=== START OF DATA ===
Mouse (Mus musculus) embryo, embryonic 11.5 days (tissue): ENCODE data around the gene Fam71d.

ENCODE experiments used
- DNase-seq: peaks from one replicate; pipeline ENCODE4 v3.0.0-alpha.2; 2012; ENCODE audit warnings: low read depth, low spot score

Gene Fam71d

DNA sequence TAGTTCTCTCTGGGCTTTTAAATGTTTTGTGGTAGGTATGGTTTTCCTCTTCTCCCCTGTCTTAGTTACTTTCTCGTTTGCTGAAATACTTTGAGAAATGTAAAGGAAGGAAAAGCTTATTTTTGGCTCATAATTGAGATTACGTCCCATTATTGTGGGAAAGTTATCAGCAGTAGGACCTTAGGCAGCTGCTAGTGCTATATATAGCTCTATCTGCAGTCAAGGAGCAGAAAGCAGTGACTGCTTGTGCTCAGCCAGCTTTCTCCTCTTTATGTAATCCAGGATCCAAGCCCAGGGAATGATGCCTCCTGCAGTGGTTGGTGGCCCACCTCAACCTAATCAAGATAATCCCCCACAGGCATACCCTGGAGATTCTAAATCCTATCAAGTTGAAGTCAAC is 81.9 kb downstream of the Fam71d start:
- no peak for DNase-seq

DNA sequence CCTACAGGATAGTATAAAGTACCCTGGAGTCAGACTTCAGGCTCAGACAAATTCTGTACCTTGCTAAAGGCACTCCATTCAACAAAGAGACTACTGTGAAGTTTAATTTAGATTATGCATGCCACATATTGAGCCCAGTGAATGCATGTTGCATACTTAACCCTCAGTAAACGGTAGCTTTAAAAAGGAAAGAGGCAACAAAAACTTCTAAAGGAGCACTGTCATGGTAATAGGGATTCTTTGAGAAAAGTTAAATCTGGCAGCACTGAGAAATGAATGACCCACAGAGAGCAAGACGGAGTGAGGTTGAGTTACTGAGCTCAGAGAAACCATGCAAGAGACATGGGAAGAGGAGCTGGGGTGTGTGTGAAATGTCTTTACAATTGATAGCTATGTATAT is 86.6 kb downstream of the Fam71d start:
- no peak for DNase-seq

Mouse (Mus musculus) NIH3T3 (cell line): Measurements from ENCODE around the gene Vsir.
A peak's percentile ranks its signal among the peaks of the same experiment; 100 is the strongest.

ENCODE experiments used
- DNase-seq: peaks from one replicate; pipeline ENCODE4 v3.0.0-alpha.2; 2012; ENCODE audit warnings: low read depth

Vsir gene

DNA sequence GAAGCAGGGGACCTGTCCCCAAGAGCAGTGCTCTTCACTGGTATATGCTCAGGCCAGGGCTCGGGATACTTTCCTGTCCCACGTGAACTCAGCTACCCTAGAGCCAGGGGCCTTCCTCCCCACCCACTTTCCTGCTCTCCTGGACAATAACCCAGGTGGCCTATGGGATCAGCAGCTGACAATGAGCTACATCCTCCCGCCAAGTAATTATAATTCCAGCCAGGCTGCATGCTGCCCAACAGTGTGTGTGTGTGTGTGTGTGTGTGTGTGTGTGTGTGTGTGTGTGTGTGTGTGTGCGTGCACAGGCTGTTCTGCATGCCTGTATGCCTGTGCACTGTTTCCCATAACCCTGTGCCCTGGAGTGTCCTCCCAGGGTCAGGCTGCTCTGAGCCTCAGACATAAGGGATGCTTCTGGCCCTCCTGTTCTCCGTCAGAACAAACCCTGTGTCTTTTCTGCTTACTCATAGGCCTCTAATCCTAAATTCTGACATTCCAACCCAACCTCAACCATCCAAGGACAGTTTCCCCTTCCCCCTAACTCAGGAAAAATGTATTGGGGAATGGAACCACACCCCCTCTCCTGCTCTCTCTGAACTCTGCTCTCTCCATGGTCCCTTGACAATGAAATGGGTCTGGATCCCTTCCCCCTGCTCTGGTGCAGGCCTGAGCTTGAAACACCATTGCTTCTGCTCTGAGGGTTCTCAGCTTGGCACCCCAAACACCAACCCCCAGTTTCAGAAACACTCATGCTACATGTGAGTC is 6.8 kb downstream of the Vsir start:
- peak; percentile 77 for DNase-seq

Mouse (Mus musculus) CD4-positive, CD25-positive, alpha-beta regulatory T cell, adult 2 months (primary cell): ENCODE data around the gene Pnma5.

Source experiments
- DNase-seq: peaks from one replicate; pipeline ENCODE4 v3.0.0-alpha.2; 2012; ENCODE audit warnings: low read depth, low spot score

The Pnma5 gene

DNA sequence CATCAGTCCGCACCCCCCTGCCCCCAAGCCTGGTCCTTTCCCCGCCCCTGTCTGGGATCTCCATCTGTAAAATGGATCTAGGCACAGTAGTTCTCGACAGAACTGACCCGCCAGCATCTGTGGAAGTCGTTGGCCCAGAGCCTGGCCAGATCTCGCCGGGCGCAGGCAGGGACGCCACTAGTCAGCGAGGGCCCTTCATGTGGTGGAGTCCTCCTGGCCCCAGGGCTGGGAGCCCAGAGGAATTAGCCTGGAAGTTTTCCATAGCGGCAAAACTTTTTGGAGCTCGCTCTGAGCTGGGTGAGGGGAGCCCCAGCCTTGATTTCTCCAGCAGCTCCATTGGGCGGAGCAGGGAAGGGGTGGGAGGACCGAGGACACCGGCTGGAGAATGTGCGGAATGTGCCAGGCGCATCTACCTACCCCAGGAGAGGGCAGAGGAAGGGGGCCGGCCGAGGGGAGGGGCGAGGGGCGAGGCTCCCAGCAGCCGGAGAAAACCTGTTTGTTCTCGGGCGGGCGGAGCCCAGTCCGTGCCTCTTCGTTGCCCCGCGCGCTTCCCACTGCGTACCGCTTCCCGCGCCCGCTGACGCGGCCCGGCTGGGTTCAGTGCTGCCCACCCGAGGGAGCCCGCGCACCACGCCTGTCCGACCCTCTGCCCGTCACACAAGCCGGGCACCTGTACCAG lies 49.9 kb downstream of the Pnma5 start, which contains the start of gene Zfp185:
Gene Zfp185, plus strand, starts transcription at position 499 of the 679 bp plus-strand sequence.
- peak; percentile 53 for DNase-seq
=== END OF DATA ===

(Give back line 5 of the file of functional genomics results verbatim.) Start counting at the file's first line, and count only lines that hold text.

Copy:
DNA sequence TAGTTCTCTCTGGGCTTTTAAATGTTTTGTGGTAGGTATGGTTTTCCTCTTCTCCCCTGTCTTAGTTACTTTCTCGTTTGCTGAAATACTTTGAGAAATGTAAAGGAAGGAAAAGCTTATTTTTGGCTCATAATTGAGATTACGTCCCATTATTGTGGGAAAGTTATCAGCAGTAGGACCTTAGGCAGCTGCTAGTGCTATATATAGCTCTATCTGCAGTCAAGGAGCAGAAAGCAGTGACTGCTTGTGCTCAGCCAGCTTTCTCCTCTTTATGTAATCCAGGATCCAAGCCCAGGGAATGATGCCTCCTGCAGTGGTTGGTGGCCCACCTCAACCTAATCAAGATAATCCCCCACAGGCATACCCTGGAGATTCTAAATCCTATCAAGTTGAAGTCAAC is 81.9 kb downstream of the Fam71d start: